“I know of a case that happened on a construction site in France a few years ago. A formwork panel fell from a higher floor, directly onto the head of a welder working there. The panel punctured his protective helmet and practically drilled into his head. He was in the intensive care unit for months, fighting for his life. He won the battle, but still lives with a piece of plastic in his head that replaces the part of the skull that was damaged. The cause of this accident was a defective weld,” Rieder explains, drawing attention to the high level of responsibility as a welding specialist has to bear.

Fronius Artis and Ignis: Effortless manual welding

In addition to skill, sophisticated knowledge of materials, and the highest sense of responsibility, the optimum welding machine is also an important ingredient for successful manual welding. The question here is, what does a good manual welding machine need to be able to do? First and foremost, it must be perfectly matched to the welding task at hand. For example, if welds have to meet the highest standards in terms of both quality and appearance, the Fronius Artis is an ideal choice. Visible seams on stainless steel handrails or high-quality pipe connections for swimming pools, as well as precise applications in tank and industrial plant construction, are produced by the Fronius Artis with ease.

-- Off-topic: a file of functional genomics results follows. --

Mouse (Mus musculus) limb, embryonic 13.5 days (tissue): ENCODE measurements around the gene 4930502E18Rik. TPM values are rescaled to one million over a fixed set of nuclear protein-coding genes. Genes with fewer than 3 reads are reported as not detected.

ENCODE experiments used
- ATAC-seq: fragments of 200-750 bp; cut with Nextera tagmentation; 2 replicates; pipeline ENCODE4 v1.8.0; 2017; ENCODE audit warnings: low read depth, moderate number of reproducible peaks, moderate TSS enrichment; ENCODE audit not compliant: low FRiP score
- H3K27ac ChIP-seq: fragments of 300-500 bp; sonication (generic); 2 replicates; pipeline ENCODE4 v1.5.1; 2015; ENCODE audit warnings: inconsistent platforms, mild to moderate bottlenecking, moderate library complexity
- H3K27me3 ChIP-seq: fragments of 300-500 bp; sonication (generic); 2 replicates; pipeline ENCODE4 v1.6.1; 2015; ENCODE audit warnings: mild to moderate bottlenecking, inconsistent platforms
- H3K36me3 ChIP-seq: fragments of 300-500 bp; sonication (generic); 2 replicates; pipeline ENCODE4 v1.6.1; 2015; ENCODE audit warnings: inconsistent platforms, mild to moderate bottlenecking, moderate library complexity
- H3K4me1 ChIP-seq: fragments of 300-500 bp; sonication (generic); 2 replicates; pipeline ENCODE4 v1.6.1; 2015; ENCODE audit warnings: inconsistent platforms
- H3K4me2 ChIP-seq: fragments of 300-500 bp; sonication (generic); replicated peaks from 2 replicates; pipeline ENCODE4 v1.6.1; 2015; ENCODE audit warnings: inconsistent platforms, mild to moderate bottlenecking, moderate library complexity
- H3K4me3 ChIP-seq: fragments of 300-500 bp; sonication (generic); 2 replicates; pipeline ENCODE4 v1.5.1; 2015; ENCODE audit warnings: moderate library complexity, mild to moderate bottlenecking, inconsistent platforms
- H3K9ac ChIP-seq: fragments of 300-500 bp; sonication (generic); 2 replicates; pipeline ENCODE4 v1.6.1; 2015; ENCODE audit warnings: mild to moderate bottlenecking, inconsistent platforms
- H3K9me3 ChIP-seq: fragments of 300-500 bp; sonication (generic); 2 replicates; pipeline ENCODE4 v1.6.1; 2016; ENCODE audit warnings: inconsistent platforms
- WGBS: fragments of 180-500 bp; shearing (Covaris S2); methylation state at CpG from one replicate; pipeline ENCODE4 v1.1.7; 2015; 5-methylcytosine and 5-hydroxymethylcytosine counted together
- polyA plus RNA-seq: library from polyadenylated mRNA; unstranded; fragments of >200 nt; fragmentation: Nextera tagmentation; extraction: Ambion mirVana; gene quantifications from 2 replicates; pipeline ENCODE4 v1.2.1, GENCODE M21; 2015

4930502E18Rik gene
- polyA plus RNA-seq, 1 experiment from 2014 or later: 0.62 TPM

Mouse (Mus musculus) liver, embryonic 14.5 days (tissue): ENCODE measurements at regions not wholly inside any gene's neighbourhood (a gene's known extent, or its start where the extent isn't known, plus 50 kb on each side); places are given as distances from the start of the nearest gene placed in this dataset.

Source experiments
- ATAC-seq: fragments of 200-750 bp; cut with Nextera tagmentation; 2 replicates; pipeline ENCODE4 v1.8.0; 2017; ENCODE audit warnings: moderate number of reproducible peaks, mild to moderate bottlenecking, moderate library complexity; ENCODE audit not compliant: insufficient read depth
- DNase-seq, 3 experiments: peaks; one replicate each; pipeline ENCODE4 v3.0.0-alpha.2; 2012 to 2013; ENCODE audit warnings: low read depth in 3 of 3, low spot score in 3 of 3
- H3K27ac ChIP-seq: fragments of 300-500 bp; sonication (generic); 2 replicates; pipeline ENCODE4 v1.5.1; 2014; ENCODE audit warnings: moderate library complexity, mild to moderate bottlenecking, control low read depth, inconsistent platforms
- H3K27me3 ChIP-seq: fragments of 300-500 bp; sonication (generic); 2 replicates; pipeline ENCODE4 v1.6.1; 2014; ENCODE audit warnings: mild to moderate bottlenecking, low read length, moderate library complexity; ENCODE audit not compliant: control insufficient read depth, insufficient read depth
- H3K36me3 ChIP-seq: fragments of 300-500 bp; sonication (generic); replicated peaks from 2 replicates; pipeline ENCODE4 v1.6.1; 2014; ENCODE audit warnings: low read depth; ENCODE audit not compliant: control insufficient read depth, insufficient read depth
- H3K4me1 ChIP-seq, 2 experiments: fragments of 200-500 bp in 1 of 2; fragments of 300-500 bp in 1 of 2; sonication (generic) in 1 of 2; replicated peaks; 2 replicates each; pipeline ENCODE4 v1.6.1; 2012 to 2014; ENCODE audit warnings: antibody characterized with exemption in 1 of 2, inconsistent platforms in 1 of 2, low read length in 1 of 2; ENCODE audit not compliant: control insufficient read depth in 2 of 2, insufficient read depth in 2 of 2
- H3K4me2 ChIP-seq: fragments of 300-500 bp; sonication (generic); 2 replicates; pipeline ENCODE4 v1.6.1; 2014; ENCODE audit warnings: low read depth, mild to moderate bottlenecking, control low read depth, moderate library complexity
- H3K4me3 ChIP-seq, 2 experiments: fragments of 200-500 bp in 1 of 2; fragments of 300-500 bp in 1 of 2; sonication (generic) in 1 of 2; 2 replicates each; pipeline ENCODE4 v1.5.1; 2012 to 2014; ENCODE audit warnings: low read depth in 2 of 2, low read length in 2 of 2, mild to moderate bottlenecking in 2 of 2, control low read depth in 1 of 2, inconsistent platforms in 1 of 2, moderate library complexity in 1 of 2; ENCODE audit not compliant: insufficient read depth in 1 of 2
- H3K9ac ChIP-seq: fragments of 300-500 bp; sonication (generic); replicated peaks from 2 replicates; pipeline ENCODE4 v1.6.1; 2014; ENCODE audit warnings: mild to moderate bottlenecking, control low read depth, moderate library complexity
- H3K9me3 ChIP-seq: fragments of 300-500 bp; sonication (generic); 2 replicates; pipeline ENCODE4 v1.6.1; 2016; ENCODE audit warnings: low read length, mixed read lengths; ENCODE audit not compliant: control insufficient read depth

The Fronius Ignis is a reliable companion when welding has to be carried out under the most adverse conditions. On the outside, the durable machine keeps environmental factors like dust and moisture at bay, while the pioneering technology offers a range of convenient functions to facilitate the welding process. At just 9.8 kg, the Ignis is lightweight, but still very robust. Welders can therefore count on the powerful manual welding machine both indoors and outdoors, in rain or sunshine, at great heights, or in the tightest of spaces.

Be it Ignis, Artis, or another high-quality welding machine, the key is to choose a machine that is perfectly designed to meet the needs of both welders and the task at hand—and on which the specialists can rely on day in, day out. But no matter the manual welding task, the responsibility does not lie with the machine, but rather in the hands of each and every individual welding specialist. After all, despite all the technical progress and automation we have seen, it is people who remain indispensable in many places.

Have we sparked your interest in manual welding? Read on to find out where to use which welding process—whether MIG/MAG, TIG, or electrode welding—and take a closer look at our Ignis and Artis machines. Find out what both powerhouses can do in detail on our website!

You Might Also Like

No Comments

    Leave a Reply

    The reCAPTCHA verification period has expired. Please reload the page.